“When you have the opportunity to recruit an international player who will elevate your program and be mature enough to handle being away from their family, you jump at that chance,” Cullop said. “I’m sure glad we did that with Naama. She helped take our program to a whole new level. She was extremely successful both on and off the court during her time at UT and left as part of the winningest class in school history.”

Cullop has had a definite advantage in securing international recruits as of late, as all three of her assistants, Vicki Hall, Alex Stewart and Rebekah Legan, played overseas. From their time playing professionally, the UT assistants have developed strong contacts within the international basketball scene.

“It’s a huge recruiting advantage to have three staff members that played professionally,” Cullop said. “The contacts they have are vital in the recruiting process and they have already paid off. It’s definitely important to know what contacts work better with you and which ones are going to take care of you.”

J. Monakana vs. Ferris State (2)A few years ago, Coach Cullop sent Coach Hall to London to check in with a mutual friend Dan Bowmaker, who had worked with (Janice) Monakana and (Jay-Ann) Bravo-Harriott. Both coaches had a good relationship with Bowmaker and another mutual friend, Mike Flynn, who is the director of the Blue Star Recruiting Service. Hall went over to explore the possibilities with Monakana and came away equally impressed with the play of Bravo-Harriott, as well, so Toledo recruited both players.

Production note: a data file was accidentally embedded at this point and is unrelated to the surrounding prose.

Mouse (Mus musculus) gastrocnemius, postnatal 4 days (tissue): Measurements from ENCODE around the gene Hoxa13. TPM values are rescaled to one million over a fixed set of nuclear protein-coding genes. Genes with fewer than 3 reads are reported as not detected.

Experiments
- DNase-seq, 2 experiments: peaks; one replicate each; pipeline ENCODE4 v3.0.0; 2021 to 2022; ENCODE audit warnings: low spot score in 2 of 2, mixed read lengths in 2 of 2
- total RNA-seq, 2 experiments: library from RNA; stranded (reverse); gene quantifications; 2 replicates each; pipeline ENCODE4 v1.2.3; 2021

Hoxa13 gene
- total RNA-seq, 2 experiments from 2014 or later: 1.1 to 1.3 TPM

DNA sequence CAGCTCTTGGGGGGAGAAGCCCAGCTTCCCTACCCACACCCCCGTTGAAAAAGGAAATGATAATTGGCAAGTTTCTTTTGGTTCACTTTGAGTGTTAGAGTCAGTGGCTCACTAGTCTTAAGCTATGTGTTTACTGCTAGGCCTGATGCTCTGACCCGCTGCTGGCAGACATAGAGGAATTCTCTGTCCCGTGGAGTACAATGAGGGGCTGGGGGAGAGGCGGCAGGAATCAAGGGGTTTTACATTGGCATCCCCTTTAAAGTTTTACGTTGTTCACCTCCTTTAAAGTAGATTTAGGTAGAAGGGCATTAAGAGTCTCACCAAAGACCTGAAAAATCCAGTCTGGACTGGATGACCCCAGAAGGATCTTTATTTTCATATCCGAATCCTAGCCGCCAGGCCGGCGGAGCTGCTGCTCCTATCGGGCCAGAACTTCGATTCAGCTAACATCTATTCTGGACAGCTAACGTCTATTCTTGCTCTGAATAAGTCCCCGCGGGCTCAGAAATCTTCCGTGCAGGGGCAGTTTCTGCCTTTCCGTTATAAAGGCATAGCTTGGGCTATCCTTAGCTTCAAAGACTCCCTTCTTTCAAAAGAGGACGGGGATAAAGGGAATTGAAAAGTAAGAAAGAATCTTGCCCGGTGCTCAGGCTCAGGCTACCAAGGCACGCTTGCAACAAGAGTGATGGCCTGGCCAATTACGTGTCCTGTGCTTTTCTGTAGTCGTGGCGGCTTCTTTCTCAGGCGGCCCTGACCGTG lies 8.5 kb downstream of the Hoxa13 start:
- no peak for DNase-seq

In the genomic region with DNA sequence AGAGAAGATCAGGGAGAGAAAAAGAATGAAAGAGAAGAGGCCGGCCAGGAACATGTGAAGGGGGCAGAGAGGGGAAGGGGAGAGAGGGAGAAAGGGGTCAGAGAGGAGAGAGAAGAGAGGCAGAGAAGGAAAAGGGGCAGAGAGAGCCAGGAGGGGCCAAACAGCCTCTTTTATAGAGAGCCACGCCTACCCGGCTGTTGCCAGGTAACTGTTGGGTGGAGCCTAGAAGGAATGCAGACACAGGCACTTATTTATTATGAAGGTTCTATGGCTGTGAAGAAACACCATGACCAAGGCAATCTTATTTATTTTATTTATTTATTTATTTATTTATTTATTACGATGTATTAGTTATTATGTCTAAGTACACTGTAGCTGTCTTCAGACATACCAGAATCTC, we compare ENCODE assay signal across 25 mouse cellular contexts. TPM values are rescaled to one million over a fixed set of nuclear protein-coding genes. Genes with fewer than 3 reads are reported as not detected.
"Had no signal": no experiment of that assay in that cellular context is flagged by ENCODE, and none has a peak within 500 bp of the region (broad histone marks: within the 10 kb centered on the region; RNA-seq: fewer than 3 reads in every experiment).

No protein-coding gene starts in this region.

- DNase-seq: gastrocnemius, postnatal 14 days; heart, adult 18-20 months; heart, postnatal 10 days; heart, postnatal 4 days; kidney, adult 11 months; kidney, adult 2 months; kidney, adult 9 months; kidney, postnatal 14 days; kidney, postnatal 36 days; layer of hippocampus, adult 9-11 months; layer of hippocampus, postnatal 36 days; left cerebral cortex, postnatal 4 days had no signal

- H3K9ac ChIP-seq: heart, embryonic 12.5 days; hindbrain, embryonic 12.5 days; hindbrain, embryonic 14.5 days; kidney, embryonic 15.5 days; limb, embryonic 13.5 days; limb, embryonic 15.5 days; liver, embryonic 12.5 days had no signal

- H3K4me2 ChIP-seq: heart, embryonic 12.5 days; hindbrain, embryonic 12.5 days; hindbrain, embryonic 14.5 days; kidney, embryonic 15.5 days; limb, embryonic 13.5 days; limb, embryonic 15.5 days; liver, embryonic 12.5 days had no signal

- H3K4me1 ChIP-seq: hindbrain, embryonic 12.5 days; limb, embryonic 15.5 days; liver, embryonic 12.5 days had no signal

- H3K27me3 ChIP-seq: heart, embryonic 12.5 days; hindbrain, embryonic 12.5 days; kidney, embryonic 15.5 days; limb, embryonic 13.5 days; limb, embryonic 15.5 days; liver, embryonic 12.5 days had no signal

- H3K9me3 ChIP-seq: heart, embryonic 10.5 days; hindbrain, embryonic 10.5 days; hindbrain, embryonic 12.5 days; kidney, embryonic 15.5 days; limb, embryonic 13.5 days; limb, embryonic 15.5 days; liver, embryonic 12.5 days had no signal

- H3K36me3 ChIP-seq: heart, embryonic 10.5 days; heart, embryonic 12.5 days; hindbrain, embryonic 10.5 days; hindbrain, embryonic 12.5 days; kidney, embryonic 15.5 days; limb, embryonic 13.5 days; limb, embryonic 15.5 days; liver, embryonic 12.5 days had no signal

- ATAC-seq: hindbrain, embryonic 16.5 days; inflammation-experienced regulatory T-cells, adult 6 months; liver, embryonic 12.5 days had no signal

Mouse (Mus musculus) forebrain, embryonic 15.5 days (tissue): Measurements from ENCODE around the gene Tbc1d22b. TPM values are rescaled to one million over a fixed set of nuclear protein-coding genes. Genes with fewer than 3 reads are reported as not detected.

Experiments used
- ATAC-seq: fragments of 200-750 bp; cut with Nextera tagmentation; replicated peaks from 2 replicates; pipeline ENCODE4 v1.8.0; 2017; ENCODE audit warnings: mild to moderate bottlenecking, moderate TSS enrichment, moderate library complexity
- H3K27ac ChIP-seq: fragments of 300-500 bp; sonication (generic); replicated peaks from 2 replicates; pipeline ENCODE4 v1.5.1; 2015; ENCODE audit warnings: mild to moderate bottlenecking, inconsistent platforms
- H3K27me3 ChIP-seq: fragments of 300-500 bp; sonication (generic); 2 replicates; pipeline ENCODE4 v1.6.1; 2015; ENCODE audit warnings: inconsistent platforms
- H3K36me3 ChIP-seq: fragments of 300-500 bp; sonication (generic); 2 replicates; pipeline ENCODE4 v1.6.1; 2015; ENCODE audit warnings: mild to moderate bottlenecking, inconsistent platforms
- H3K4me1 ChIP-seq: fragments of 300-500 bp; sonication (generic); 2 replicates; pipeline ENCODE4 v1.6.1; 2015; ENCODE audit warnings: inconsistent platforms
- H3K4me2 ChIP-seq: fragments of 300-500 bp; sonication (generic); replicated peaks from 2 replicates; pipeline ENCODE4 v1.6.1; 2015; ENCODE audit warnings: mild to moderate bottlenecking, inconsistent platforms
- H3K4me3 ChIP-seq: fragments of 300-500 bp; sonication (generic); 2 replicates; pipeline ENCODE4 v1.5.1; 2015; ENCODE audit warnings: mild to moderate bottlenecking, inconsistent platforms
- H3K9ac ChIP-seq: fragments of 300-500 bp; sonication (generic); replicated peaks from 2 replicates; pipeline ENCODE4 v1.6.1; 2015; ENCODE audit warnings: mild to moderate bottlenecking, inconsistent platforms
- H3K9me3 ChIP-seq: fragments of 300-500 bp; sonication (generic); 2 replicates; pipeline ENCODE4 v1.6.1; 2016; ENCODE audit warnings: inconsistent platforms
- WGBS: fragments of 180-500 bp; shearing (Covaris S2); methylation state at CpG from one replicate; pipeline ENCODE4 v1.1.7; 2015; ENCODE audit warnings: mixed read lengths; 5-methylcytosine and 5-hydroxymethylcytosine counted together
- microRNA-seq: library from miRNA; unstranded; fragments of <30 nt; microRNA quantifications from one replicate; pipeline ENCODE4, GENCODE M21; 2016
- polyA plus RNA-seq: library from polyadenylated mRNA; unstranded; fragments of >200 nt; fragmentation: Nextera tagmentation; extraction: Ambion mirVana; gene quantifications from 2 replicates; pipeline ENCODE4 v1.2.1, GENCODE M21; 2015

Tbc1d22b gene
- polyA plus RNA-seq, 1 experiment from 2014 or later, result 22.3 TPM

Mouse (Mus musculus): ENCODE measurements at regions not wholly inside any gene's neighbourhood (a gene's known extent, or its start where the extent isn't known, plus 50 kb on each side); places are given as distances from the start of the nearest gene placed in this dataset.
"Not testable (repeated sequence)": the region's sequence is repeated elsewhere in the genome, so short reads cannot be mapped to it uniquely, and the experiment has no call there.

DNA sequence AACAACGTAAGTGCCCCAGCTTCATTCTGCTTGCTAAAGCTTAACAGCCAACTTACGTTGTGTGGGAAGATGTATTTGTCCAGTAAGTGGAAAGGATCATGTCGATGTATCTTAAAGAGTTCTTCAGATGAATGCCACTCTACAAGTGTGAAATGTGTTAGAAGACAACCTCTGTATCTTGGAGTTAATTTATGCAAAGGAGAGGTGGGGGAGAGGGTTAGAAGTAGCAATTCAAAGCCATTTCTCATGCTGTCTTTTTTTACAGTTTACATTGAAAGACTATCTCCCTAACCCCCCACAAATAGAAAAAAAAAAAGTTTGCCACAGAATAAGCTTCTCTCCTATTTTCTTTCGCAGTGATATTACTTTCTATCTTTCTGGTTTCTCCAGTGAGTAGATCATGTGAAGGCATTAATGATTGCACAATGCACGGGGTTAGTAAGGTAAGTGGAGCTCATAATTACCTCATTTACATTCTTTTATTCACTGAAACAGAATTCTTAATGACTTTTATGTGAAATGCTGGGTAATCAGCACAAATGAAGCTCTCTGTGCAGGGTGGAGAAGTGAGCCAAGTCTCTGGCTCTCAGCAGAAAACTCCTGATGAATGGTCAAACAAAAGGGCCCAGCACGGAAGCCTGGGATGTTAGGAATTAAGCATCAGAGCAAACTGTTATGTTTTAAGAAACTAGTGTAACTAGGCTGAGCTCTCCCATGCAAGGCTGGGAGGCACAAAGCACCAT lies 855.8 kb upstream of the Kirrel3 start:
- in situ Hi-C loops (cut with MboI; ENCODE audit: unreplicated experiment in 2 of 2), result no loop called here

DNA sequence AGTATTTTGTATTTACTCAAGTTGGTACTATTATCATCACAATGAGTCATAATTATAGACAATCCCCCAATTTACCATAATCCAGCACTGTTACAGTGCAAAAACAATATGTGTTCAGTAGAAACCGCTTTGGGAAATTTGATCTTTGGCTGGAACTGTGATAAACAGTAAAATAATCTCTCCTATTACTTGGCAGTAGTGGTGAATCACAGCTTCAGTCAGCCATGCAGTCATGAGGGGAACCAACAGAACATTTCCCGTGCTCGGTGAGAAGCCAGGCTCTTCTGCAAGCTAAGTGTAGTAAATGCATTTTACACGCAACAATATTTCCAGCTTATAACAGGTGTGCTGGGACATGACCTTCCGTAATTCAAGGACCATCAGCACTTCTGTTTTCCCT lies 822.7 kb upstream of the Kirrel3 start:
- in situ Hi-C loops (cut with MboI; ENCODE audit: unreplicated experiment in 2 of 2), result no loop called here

At first Monakana and Bravo-Harriott didn’t want to go to school together, so Cullop and her staff had to work hard to show them the benefits of playing together at UT. After some time thinking it over, both Monakana and Bravo-Harriott decided there is great comfort in having someone from your homeland on the same team.

“Honestly, recruiting is pretty simple,” Cullop said. “It boils down to relationships. When you know people and have a strong enough relationship with them, they trust you. It’s no different when recruiting international players. If you can build a good relationship with the international coaches, they are more eager to send you players, because they know you will take good care of them and give them a great experience.”